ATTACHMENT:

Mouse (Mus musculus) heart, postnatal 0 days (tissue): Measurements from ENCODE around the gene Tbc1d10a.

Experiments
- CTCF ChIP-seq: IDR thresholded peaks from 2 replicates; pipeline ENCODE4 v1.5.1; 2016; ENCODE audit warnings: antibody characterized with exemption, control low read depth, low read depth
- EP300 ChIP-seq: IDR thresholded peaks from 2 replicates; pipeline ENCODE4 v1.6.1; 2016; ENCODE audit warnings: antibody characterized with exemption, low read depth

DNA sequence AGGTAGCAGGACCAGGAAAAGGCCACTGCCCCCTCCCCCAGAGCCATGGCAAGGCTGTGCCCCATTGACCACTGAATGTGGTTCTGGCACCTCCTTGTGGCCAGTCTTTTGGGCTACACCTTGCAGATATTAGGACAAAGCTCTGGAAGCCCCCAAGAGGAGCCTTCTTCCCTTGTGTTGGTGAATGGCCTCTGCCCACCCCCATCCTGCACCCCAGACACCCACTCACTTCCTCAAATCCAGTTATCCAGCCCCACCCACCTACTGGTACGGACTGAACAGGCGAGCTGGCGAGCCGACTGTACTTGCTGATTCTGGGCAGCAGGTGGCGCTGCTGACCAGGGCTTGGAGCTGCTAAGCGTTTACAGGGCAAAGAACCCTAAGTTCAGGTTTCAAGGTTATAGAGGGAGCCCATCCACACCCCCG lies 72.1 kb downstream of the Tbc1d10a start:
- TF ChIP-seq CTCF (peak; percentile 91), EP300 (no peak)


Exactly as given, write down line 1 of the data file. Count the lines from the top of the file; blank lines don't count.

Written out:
Mouse (Mus musculus) heart, postnatal 0 days (tissue): Measurements from ENCODE around the gene Tbc1d10a.